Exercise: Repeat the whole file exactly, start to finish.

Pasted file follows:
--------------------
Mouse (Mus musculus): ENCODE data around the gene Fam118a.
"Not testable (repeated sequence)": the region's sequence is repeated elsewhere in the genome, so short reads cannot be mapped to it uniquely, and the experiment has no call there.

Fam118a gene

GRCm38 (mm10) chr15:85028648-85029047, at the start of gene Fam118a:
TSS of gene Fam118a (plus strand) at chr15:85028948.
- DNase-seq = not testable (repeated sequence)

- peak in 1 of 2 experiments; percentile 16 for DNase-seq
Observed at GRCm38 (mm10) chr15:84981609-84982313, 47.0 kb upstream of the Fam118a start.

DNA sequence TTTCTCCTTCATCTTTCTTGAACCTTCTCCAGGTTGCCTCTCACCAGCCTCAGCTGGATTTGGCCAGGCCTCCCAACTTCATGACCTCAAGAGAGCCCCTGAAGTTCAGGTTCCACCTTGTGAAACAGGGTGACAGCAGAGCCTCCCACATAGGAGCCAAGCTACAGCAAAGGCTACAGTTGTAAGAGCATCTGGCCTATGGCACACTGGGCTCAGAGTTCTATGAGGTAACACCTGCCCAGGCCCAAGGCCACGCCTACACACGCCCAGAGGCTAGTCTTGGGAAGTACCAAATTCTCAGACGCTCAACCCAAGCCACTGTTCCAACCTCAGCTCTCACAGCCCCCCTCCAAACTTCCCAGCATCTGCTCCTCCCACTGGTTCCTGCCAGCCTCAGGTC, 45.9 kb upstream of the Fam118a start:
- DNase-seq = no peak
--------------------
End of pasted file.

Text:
Mouse (Mus musculus): ENCODE data around the gene Fam118a.
"Not testable (repeated sequence)": the region's sequence is repeated elsewhere in the genome, so short reads cannot be mapped to it uniquely, and the experiment has no call there.

Fam118a gene

GRCm38 (mm10) chr15:85028648-85029047, at the start of gene Fam118a:
TSS of gene Fam118a (plus strand) at chr15:85028948.
- DNase-seq = not testable (repeated sequence)

- peak in 1 of 2 experiments; percentile 16 for DNase-seq
Observed at GRCm38 (mm10) chr15:84981609-84982313, 47.0 kb upstream of the Fam118a start.

DNA sequence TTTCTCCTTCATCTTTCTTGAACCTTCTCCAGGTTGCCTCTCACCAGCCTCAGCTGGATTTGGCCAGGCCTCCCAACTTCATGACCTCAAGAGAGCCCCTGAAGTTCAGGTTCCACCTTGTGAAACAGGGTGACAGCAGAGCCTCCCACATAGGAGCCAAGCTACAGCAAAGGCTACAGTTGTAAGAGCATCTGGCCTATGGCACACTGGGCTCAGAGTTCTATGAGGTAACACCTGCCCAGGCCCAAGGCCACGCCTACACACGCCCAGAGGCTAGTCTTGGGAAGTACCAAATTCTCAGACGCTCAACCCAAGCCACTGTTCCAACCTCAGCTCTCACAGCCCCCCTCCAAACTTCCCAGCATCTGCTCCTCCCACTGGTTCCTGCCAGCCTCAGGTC, 45.9 kb upstream of the Fam118a start:
- DNase-seq = no peak